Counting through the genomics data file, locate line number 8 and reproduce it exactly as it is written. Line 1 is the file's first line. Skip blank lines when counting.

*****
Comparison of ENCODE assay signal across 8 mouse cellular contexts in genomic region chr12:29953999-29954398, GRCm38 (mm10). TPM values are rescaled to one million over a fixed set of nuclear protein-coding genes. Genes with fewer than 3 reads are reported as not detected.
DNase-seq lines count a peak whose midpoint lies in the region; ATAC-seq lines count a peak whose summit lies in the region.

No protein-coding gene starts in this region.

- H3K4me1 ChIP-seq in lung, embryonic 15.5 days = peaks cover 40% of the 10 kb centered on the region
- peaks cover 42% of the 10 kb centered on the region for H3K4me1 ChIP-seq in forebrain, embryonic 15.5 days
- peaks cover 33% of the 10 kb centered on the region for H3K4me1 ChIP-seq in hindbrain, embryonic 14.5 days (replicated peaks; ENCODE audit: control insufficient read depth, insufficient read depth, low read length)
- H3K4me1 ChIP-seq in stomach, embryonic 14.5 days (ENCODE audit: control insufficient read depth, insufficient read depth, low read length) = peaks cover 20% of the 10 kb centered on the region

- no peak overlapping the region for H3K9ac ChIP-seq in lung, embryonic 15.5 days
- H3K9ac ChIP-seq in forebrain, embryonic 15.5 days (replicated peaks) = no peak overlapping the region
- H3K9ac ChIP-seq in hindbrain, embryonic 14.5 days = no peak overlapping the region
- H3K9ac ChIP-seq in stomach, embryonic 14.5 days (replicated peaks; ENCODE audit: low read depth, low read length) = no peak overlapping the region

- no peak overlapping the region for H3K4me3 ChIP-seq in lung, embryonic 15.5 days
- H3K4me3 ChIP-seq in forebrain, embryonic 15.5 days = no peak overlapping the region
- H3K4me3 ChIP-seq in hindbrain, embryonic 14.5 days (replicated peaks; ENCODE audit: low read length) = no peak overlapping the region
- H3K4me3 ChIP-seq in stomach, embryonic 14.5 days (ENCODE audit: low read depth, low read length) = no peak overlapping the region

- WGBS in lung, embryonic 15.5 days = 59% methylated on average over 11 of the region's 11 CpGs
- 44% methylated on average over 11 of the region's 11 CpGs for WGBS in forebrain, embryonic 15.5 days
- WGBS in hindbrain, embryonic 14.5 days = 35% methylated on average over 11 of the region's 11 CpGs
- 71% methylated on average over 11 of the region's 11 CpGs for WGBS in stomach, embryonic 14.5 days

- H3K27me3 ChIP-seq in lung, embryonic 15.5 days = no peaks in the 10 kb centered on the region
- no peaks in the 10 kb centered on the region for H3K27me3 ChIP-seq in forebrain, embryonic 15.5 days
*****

- no peak overlapping the region for H3K9ac ChIP-seq in lung, embryonic 15.5 days